In 2010, BBC World Service aired musician, Mensa, singing one of his classic hits, “Anaa,” a soulful, sultry song named after a Ghanaian Akan word meaning“what’s your opinion?” Ten years later, after exploring different expressions with projects that he co-founded like Fokn Bois and Red Red, Mensa still wants to know what people think – and he has some strong sentiments he plans to share with his fan base, which stretches across a cross cultural audience.
Coming soon, Mensa is releasing “Bondzie - Speak Up”, the second album following his successful debut album, No. 1 Mango Street. The eclectic record was written and produced as an expression of the artist process and can be a catalyst for other people feeling the same emotions through Mensa.
“The process of making this album was building inside of me for a long time,” Mensa told Bôhten in an interview. “I have been observing so much over these past few years and now is the time to present to the world a narrative that represents feelings of a Ghanaian, a diasporan reconnecting with his past and moving forward.”
His roots are in Ghana, says Mensa Ansah, who moved from Ghana to the U.K. at a young age. “Being exposed to different cultures I made a conscious effort to learn more about the things embedded in me. I’ve learned to absorb different things, but I am always reminded that my foundation is in a place called Accra.”
Being from Ghana has also exposed him to his love for music. highlife was instrumental for him, but he also found he had a passion for hip-hop, jazz and soul. Up until this day, he says that music enticed his love for current affairs and social commentary. He credits music (specifically hip hop) for educating him about different cultures and systems throughout the world.
“When Jay Z used to reference Basquiat, I found myself delving more into Black Painters. Hip hop has allowed me to not be limited to anything. It has made me have a better appreciation for country, classical and so many other genres.”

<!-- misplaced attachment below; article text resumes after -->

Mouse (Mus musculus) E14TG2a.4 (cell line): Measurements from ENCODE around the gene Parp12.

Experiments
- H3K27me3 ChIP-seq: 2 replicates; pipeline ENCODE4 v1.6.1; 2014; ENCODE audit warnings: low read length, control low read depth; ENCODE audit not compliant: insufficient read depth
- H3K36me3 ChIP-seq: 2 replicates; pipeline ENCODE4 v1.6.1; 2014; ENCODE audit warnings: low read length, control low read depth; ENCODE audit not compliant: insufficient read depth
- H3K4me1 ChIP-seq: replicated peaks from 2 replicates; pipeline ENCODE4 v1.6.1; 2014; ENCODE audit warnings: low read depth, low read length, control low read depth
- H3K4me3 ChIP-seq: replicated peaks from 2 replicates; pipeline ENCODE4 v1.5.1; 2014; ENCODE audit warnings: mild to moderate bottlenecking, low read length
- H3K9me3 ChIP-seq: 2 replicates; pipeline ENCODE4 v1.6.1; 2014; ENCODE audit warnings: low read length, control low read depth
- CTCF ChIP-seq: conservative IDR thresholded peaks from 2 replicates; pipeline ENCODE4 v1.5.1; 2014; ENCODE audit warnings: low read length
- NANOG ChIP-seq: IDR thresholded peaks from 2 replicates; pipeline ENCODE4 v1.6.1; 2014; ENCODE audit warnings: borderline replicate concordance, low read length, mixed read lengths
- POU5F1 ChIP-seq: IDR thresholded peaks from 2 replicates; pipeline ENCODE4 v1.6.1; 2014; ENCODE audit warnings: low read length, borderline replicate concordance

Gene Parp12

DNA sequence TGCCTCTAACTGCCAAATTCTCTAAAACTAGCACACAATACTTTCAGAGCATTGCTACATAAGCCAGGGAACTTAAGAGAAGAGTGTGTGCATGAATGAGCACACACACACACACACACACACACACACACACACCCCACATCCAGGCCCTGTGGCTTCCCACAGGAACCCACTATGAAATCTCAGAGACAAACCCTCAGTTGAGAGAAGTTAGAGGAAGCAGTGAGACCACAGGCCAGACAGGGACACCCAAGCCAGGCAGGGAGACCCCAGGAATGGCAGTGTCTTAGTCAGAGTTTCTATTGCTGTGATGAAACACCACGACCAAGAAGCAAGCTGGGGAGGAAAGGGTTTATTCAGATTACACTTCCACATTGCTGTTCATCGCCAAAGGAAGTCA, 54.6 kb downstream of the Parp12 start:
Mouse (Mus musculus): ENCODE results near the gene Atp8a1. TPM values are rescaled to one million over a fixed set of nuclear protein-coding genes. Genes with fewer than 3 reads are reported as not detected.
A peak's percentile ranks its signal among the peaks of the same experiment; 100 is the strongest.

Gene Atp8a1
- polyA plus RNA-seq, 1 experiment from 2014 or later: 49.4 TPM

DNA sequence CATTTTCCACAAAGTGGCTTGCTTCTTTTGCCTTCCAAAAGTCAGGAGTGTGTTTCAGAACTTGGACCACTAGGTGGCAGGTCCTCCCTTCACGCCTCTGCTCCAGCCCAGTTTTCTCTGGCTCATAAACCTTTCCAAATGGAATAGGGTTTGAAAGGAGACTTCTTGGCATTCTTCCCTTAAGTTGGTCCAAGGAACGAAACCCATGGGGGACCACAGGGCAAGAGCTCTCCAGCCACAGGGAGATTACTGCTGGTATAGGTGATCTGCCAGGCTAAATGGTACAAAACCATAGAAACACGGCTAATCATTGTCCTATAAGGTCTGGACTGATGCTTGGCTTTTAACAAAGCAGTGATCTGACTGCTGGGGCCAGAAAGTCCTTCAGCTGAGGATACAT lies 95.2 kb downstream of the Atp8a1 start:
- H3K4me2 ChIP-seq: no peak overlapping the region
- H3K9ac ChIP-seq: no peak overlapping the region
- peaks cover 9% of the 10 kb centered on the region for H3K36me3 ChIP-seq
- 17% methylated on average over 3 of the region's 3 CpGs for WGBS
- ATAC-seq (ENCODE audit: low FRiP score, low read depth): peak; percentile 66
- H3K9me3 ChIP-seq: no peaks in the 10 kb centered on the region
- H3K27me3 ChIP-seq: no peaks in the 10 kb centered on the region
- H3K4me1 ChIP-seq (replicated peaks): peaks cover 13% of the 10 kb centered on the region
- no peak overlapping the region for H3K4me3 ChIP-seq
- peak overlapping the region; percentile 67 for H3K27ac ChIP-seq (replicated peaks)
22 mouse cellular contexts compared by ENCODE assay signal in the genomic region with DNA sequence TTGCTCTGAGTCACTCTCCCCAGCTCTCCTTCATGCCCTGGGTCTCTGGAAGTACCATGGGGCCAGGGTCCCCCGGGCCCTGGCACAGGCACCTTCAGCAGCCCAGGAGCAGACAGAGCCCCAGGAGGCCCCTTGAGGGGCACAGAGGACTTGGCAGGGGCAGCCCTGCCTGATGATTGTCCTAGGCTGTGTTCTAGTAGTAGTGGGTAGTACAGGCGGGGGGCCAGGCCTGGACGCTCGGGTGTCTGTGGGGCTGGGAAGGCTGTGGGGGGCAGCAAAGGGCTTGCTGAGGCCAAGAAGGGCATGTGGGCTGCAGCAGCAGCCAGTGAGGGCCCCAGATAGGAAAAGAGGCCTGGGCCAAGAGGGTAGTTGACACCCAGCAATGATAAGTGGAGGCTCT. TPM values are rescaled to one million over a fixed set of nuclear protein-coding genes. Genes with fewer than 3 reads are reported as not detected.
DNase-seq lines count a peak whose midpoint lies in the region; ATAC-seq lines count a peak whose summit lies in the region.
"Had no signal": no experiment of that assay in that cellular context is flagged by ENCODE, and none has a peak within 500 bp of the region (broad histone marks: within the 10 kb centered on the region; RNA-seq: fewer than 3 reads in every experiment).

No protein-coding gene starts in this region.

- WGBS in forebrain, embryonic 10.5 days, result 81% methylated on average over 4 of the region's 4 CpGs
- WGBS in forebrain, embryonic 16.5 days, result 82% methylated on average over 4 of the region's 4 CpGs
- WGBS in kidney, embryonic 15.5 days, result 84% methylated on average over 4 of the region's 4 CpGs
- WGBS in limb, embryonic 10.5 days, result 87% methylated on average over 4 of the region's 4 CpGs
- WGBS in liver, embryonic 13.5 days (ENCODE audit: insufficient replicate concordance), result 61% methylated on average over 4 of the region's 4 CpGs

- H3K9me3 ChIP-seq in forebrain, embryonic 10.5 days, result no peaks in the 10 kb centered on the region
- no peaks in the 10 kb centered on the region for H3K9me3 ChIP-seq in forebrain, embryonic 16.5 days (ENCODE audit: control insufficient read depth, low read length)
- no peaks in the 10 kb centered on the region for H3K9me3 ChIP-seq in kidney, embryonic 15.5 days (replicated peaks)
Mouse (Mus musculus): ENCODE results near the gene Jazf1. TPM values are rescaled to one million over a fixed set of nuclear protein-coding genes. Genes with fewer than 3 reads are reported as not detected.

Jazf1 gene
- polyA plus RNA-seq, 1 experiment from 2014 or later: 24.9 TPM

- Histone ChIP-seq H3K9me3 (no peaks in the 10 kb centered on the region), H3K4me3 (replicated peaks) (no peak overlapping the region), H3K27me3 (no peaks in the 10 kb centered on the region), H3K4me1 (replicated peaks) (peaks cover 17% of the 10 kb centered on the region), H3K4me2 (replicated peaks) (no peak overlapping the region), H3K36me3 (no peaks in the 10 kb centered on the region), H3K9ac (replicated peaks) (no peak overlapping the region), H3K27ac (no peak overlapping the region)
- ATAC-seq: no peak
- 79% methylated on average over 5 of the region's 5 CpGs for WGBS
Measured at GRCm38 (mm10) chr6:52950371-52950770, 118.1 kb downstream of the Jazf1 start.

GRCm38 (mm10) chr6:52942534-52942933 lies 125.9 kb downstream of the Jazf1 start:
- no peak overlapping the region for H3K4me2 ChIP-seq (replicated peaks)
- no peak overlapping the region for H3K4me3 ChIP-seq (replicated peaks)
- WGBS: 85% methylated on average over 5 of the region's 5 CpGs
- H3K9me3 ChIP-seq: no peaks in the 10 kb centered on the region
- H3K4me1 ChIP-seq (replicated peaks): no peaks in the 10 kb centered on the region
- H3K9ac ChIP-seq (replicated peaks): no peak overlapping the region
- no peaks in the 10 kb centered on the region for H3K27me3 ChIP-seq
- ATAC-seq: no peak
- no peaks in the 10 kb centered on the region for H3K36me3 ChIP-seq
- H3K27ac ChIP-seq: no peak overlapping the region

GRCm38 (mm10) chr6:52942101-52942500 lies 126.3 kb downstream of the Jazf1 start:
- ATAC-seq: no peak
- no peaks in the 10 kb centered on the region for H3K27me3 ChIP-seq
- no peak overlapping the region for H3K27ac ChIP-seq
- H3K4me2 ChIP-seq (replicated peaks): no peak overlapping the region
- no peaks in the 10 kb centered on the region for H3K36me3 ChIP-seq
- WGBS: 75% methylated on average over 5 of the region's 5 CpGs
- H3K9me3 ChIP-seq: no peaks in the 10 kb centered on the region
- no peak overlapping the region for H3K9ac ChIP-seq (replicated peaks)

Earlier this year, Bôhten partnered as a sponsor of Mensa’s upcoming music documentary entitled “A-Live,” which will become available to the public close to his album release. The joint project will be a live version of four carefully selected tracks on the album and will feature live performances recorded in-studio in London.
“This live version of the songs is a ‘stripped’ production, with minimalistic and essential arrangements that aim to reinforce the album’s concept. It’s a way to reconnect Mensa’s sound from the past, looking to the future,” according to a press statement.
Along with Bôhten’s partnership, Mensa has received a grant from the PRS fund for music creators, which supports the development of outstanding songwriters and composers of all genres and backgrounds at different stages of their careers. While the project has been awarded a grant, Mensa and his team are still raising funds, mainly through a Kickstarter campaign, which you can learn more about here.
“Funding is critical to help me to continue telling my story,” he said. With that being said, he is honored “to be a recipient of the PRS grant. It is a head nod, acknowledgment and affirmation for us that we are doing the right thing. It encourages us to keep pushing.”